Thursday, 10 March 2011

Home From Home exhibition alongside Leeds Artist Book Fair

I made a series of embroidered hoops called Stitched Up a couple months ago, and was really pleased when this call out for art came along, and Louise Atkinson (curator on behalf of ABC) wanted to include it, as well as a new piece I proposed specially for the show.

This is some info from the facebook page:

Preview: Fri 11th March 6 - 8pm
Refreshments provided but feel free to BYOB too!
Exhibition continues Sat 12th - Fri 18th March (closed Sunday)
Opening hours 11am - 5pm
Also open 6 - 8pm for scheduled performances during the week.
With ideas ranging from the domestic to displacement, over 80 artists from 7 different countries have contributed to this years Artist Book Collective exhibition around the theme of Home. 153 Woodhouse Lane is the setting for Home from Home, to be shown alongside the 14th Leeds International Artist Book Fair. As a spacious Victorian terrace situated over three floors, it provides the perfect backdrop for this site-specific exhibition.

The image below is an arrangement of all the pieces in Stitched Up. 

I wanted to depict how woman are (born) ‘stitched up’. The hoops depict: Marking lines for facial cosmetic surgery, Caesarean scar, Mastectomy scar, Aborted fetus, Surgical instruments, Corset, Chinese footbinding, Hospital bed, Female genital circumcision Type lll scar, Surgeon’s mask, Cervical cancer cells, and Gynaecology Chair. A normally private sphere of the tools and results of mutilation, operations, and surgical procedures imposed by society and culture, including women, on themselves, and on each other, are bared for all to see. The format, like a specimen container, puts these female issues under the microscope. Feminine pain, loss and sadness are counterweighted by insecurity, vanity, and obsessiveness. We are specimens under constant scrutiny, with skin stretched, tweeked and slashed, needles pulled, eternally viewed.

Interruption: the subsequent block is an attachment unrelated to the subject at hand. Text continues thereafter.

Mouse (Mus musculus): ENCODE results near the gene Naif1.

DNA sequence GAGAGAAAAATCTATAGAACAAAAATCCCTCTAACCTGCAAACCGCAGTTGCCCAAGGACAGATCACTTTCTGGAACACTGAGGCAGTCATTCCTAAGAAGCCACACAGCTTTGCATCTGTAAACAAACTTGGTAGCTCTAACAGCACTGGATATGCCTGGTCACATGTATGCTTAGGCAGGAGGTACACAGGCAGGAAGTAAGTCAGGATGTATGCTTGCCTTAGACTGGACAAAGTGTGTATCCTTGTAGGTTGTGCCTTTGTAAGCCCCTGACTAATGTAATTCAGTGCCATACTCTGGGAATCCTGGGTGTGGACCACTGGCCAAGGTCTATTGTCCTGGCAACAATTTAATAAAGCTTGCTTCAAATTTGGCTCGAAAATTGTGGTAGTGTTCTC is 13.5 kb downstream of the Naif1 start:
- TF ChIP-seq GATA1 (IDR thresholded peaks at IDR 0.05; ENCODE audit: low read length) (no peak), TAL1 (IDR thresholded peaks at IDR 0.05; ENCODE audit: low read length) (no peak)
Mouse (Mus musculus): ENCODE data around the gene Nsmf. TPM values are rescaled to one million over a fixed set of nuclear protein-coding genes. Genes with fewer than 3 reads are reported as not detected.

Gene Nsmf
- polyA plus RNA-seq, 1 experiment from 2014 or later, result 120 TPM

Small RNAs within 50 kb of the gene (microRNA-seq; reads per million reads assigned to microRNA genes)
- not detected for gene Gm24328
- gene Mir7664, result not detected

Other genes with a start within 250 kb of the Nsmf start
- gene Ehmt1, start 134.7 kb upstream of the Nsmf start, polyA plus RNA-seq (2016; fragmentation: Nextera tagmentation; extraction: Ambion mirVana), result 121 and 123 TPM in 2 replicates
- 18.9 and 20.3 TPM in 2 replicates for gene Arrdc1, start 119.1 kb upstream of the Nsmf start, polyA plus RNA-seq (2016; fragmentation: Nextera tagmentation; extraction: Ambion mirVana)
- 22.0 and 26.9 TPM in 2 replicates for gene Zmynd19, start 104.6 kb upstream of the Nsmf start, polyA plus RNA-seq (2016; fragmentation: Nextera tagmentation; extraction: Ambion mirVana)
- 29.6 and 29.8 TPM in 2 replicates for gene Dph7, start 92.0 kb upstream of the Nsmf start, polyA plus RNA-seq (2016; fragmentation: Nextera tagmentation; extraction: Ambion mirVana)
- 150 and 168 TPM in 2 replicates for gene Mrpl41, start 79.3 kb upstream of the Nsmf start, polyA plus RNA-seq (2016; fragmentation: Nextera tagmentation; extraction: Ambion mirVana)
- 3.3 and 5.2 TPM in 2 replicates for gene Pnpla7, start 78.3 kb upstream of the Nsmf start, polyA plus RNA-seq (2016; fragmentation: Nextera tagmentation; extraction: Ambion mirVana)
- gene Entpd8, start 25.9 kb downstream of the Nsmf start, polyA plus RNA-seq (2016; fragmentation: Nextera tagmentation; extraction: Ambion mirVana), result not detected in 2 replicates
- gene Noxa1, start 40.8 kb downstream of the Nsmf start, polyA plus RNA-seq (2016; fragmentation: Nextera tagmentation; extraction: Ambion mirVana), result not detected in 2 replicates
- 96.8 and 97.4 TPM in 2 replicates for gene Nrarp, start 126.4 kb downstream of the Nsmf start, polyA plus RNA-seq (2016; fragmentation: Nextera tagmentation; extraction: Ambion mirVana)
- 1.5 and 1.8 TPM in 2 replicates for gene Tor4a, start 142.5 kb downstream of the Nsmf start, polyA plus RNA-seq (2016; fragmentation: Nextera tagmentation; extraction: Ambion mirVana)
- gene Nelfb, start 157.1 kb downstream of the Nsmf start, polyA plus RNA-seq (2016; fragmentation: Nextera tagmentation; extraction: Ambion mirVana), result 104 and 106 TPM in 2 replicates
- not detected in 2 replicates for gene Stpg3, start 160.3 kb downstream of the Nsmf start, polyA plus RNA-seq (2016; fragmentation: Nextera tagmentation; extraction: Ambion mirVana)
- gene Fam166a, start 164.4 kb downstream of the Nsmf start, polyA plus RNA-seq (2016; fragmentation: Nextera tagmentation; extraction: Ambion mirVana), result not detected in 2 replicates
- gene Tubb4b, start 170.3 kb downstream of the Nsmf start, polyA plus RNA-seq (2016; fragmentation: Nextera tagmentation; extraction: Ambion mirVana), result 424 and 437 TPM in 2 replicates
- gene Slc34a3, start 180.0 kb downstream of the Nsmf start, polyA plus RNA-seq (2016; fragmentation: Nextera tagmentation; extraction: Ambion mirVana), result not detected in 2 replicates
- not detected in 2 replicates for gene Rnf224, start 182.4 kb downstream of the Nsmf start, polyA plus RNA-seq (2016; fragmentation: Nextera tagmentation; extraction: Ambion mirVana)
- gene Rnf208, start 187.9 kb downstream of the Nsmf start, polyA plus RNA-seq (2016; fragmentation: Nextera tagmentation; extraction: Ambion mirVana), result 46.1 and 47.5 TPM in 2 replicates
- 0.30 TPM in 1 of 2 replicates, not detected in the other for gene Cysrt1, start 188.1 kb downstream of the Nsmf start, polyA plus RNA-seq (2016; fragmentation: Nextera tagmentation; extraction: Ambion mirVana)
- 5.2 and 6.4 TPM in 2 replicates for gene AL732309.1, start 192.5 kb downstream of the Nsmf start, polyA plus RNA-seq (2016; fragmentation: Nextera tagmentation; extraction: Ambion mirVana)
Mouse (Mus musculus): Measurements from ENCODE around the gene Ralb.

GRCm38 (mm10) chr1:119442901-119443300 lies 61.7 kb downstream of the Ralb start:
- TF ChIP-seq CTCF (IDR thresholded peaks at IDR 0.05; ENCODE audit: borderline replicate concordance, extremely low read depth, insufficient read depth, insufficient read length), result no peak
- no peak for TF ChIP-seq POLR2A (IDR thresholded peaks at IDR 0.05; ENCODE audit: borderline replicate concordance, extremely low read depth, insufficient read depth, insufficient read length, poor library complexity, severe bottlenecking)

The Four Sufferings (birth, ageing, sickness and death) suited the theme of the exhibition with it's Victorian references. The series theatrically plays on our heritage where private suffering must live out on public display. In these pastiches of Victorian decor and motifs, enduring contradictions emerge: between dark and light; the bleak and the opulent, tragic and trivial. We must continually grapple with our mortality and our desires.
I selected 4 hoops for this piece and decided to use the largest for birth, when we have the most life left, and down to death. I worked the black yarn in sections to give a sense of form to what is only a silhouette. It was quite theraputic just working in one colour! The festooned pelmets where the most challenging aspect of the pieces. I also had to work out a hanging method before sending off. If you get to see the show, I'd love to get any comments you might have! 

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